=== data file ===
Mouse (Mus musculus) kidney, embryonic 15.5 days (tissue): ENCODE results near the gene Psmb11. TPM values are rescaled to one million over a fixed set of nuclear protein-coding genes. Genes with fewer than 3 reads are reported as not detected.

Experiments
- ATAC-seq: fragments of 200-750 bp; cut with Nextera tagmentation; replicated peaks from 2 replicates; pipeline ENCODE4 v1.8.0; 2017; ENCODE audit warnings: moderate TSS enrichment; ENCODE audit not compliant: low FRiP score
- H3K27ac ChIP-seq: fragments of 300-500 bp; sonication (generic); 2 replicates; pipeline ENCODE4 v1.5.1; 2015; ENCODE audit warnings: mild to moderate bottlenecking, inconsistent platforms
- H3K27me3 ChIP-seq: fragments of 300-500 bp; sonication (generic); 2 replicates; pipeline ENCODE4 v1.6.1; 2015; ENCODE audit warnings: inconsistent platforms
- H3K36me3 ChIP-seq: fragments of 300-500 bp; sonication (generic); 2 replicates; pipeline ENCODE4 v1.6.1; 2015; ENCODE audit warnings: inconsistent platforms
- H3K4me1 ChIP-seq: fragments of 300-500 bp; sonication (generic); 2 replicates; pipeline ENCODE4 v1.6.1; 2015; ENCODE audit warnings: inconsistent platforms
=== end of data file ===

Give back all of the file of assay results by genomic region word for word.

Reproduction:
Mouse (Mus musculus) kidney, embryonic 15.5 days (tissue): ENCODE results near the gene Psmb11. TPM values are rescaled to one million over a fixed set of nuclear protein-coding genes. Genes with fewer than 3 reads are reported as not detected.

Experiments
- ATAC-seq: fragments of 200-750 bp; cut with Nextera tagmentation; replicated peaks from 2 replicates; pipeline ENCODE4 v1.8.0; 2017; ENCODE audit warnings: moderate TSS enrichment; ENCODE audit not compliant: low FRiP score
- H3K27ac ChIP-seq: fragments of 300-500 bp; sonication (generic); 2 replicates; pipeline ENCODE4 v1.5.1; 2015; ENCODE audit warnings: mild to moderate bottlenecking, inconsistent platforms
- H3K27me3 ChIP-seq: fragments of 300-500 bp; sonication (generic); 2 replicates; pipeline ENCODE4 v1.6.1; 2015; ENCODE audit warnings: inconsistent platforms
- H3K36me3 ChIP-seq: fragments of 300-500 bp; sonication (generic); 2 replicates; pipeline ENCODE4 v1.6.1; 2015; ENCODE audit warnings: inconsistent platforms
- H3K4me1 ChIP-seq: fragments of 300-500 bp; sonication (generic); 2 replicates; pipeline ENCODE4 v1.6.1; 2015; ENCODE audit warnings: inconsistent platforms